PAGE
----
In a dual agency situation the second duty, undivided loyalty, becomes an issue because, obviously I cannot have undivided loyalty to two parties, right? All the other duties still apply however. What changes is the realtors’ role. They become more of a mediator and less of a fierce negotiator. They still owe both parties confidentiality, though disclosure gets a little tricky. I explain it to my clients like this, let's say I represent both the buyer and the seller. The seller says, "Suzanne, we are listing our home for sale at $225,000 but we would be happy with an offer of $200,000". I must keep that information confidential. Then the buyer comes along and says, "We are going to initially offer $175,000, but we would be willing to pay $200,000" I have to keep that confidential as well. I am the only one who knows the '-magic number' but I can't tell anyone! So, without disclosing anything to anybody my job becomes getting everyone to $200,000 or very close to that number so that everyone is happy.

By the way, both the seller and the buyer have to consent to my acting as a dual agent, and either one can refuse but since the listing actually belongs to my broker, and not to me, that too can cause problems if you are dealing with a very large brokerage because no agent in their entire organization would be able to represent you. I have had situations where my clients absolutely wanted someone representing them and them alone and contacted me for that purpose. Most of the time, though, clients don't have a problem with dual agency once it is explained to them, as long as they know their agent is trustworthy and understands what they can and cannot do in that capacity. But I do also understand the pitfalls.

In my office, when faced with these situations, we have another agent step in for the purpose of negotiating the price. If home inspection issues arise, we ask that same agent to step in temporarily to negotiate those as well. It's a good compromise.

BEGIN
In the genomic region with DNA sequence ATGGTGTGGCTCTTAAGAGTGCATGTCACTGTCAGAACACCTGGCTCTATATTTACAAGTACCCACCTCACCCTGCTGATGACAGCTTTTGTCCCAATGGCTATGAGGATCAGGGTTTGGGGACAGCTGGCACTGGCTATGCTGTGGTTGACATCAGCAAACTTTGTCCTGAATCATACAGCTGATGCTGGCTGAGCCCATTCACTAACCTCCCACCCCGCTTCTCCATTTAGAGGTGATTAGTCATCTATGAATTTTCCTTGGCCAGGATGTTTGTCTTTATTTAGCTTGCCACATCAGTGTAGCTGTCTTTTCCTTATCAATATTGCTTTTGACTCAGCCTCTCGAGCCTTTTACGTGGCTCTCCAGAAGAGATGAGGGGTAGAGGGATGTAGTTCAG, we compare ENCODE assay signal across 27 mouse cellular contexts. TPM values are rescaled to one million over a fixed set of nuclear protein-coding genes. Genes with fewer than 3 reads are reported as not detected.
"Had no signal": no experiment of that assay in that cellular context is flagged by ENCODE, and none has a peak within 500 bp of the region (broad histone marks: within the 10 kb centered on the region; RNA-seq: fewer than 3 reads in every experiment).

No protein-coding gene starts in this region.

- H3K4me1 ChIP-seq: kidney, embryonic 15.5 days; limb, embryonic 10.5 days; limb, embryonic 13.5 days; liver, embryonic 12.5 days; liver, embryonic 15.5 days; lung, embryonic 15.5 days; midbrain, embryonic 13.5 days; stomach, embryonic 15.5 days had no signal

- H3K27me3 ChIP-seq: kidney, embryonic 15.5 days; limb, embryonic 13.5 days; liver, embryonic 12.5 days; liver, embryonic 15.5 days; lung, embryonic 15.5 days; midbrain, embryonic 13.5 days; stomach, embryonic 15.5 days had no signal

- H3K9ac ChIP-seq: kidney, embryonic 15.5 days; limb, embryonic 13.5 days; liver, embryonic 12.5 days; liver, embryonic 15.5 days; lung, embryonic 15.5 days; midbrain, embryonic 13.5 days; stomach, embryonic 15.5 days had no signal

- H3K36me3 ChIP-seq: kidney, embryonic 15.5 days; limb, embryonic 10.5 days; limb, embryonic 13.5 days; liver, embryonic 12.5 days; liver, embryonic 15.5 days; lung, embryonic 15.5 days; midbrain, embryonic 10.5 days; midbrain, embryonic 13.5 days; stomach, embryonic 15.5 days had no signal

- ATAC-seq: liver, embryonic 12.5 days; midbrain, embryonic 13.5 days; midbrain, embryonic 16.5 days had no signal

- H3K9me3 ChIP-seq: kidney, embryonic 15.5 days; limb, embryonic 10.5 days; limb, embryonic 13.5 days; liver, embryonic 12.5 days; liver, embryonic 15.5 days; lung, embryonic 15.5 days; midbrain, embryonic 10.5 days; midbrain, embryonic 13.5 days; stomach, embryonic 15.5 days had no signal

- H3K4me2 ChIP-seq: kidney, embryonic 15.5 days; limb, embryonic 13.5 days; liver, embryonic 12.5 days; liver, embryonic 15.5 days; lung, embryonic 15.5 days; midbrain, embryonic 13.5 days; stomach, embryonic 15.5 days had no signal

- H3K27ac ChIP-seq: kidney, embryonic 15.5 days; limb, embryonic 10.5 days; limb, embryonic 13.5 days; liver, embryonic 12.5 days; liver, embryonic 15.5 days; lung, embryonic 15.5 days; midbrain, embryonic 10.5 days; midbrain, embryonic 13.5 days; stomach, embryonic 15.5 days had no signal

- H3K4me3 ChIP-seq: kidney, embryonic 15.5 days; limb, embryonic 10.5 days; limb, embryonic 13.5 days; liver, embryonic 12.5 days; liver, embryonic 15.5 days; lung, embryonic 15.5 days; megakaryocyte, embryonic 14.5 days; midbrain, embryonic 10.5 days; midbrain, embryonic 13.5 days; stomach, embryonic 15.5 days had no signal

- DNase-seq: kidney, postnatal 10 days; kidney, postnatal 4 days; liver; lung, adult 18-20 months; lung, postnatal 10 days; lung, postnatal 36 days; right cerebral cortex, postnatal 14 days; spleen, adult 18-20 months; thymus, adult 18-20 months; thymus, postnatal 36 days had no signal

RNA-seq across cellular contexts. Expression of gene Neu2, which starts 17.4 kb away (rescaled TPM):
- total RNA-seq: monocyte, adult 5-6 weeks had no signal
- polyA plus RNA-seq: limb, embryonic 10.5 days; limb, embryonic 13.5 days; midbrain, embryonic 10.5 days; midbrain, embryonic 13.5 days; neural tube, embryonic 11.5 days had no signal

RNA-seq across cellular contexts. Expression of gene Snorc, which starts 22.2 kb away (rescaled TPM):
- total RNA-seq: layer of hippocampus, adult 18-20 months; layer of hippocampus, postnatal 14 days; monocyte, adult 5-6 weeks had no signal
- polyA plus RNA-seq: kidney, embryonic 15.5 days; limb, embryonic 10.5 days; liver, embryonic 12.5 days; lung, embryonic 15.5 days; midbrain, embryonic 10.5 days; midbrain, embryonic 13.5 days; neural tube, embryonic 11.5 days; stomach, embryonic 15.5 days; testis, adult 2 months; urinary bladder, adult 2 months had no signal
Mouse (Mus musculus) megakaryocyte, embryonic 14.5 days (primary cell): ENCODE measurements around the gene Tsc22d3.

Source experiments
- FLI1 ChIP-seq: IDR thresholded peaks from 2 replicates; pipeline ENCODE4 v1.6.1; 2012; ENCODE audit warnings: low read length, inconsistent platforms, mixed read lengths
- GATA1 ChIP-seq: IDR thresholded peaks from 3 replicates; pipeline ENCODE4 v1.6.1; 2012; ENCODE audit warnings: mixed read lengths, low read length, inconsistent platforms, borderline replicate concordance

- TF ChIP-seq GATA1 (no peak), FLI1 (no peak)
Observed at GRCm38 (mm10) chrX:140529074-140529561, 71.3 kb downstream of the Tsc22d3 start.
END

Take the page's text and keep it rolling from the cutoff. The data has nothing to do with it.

Realtors’ adhere to a code of ethics that requires us to put the best interests of our clients ahead of anything else, including our own interests. And, with only a few exceptions, I think we are a pretty honest and ethical group. If you feel your best interests can be represented by the sellers’ agent, then by all means feel free to use them as your agent as well. If not, then find yourself a good buyers’ agent. It’s really up to you.
0 votes Thank Flag Link Wed Apr 18, 2012
Absolutely, positively you should never go direct to the listing agent unless you really want to make their day and don't care about getting representation.

North Carolina permits "Dual Agency" One agent in the middle working both sides of the transaction. The only person well represented under dual agency is the agent and you the buyer and their original client the seller have nothing but a greedy agent in the middle whose only thought is, "What can I do to get these two knuckleheads to agree so I can keep all the money" Dual agency should be abolished, it's a conflict of interest and any one who says otherwise is not being truthful.

However it is legal and actually standard operating procedure here in the Triangle and North Carolina. I haven't yet met an agent (unless they work at my office) who doesn't do dual agency. Our office prohibits one agent working both sides and if the situation arises where an agents buyer wants to pursue one of their listings that agent is pulled out of the transaction and another Broker is assigned to the Buyer and a second to the Seller each of whom know nothing about the other party. This is referred to as “designated agency” and we believe it's in the best interest of the company's clients.

I've attached a link below to one of my more popular blogs here on Trulia on how to find a great agent.
0 votes Thank Flag Link Wed Apr 18, 2012
Buyer's Agent - You are the client and the agent works in your best interest.

Listing Agent - Seller is the client and the agent works in the best interest of the seller.
0 votes Thank Flag Link Wed Apr 18, 2012
Search Advice
Ask our community a question
Email me when…

Learn more

Copyright © 2014 Trulia, Inc. All rights reserved.   |  
Have a question? Visit our Help Center to find the answer